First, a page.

ANN MARIE WILSON: For people in Congress who were skeptical of this whole enterprise, there was language about, should the United States constitute itself as the universal guardian of mankind? Is that the proper role for America?


ANN MARIE WILSON: On the other hand, you had Senators and Congressmen speaking about the American defense of Christian civilization against intolerance, bigotry, cruelty, and crime of every character. So the Democratic Senator from Florida, Wilkinson Call, introduced a joint resolution calling on the United States to join what he termed civilized governments to end the violence in Armenia, to provide the Armenians with a government of their own people either by peaceful means or, if necessary, by force.

The Senate Foreign Relations Committee thought this was a bit too strongly worded. A somewhat tamer resolution came to the floor that simply promised President Grover Cleveland that Congress would support any, quote, vigorous action he might take. It passed quite easily in the Senate.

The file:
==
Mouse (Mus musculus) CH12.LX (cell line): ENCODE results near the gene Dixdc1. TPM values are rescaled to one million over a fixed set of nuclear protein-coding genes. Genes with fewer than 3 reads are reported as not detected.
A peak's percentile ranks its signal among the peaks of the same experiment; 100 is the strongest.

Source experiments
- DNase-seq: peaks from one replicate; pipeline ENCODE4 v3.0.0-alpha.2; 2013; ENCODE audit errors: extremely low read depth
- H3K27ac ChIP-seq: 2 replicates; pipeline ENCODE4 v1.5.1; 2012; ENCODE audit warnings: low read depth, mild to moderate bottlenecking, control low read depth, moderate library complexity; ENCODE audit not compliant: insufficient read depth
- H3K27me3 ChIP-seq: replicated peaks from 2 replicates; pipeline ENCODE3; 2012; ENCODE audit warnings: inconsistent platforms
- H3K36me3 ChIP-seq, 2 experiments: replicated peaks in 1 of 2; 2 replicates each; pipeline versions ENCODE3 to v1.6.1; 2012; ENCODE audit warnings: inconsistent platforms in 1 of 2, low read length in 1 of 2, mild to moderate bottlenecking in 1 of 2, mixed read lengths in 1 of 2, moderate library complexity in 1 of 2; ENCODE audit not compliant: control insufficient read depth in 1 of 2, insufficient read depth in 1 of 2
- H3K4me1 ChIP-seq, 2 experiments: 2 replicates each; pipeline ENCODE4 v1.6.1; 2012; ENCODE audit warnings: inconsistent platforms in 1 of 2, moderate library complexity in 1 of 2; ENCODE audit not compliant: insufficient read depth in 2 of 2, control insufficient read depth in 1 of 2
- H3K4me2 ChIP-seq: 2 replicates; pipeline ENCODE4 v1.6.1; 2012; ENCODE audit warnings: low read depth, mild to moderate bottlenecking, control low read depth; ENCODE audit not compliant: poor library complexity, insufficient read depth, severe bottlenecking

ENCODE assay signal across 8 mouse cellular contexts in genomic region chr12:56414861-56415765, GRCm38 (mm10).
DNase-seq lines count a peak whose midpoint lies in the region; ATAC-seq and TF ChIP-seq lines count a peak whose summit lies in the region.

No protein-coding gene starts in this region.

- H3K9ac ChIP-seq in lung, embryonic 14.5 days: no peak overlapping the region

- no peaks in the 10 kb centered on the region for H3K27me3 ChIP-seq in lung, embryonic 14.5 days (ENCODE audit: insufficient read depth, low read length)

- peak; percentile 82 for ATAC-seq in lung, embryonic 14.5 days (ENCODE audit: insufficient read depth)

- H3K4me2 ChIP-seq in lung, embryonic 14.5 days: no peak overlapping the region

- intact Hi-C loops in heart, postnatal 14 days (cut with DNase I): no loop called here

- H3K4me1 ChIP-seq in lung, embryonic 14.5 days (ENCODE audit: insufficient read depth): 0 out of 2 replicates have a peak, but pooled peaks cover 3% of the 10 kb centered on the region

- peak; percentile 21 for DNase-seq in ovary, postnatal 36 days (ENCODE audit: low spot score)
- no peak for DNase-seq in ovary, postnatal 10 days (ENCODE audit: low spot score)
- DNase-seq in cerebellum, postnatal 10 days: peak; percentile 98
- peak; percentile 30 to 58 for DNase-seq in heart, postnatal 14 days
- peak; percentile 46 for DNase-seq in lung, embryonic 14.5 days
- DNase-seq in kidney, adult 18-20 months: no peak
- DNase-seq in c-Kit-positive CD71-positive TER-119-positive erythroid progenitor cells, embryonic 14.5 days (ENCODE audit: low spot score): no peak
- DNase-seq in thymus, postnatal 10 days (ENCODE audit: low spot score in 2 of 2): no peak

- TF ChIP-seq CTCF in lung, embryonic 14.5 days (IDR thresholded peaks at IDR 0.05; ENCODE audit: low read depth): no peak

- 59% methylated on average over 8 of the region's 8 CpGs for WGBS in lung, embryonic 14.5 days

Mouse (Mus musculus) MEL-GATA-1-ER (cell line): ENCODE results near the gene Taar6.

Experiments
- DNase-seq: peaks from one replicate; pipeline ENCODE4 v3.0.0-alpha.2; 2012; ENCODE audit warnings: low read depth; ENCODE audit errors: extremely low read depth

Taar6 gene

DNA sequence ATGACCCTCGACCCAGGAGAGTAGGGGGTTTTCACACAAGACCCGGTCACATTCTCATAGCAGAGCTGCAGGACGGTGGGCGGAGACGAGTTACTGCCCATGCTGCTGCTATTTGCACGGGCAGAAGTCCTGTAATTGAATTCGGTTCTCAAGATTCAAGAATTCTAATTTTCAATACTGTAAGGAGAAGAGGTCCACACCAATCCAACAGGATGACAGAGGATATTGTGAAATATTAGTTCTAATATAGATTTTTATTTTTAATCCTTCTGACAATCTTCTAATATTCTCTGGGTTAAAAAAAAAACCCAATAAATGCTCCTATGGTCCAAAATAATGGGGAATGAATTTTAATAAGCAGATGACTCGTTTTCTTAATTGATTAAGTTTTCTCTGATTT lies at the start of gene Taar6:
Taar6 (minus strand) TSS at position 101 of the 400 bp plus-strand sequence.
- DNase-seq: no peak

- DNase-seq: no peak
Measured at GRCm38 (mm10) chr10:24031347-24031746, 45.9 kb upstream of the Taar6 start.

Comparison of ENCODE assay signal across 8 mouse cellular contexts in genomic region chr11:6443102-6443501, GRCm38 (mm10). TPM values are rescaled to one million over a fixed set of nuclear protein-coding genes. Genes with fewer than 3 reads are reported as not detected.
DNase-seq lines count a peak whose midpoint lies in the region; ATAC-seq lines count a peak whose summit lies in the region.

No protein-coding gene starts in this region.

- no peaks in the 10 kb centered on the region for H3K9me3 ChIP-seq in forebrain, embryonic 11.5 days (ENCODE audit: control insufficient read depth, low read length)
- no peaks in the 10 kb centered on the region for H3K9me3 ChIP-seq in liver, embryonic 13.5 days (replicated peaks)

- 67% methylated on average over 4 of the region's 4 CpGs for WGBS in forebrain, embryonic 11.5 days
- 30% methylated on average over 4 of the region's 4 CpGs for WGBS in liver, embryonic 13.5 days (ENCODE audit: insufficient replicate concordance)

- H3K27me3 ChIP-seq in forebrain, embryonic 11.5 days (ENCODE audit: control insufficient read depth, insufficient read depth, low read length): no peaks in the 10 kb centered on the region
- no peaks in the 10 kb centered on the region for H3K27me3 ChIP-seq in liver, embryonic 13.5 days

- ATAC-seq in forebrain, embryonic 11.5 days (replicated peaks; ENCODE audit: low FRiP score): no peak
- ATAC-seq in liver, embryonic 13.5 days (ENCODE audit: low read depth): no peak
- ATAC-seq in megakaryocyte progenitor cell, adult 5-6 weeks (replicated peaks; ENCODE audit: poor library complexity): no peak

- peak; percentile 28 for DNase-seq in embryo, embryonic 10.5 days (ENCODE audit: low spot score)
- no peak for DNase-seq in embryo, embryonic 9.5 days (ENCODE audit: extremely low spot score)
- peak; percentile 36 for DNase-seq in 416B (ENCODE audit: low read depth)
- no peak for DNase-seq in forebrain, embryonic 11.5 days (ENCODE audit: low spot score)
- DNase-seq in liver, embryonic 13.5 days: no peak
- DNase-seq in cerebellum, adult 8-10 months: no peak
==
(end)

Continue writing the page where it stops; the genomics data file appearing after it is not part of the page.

When it went to the House, it ended up passing the House with about 143 to 26. And most of the people in favor of it thought that the resolution didn’t go far enough. They want there to be some kind of a threat of possible military action even.

BRIAN: So the resolution passes, and then what?

ANN MARIE WILSON: Well, Grover Cleveland didn’t really want to deal with this. It was not clear the legality of what the United States could do in such a situation. And he was worried about his re-nomination for the Democratic ticket in 1896. So this was sort of adding more problems to his desk than he wanted to deal with.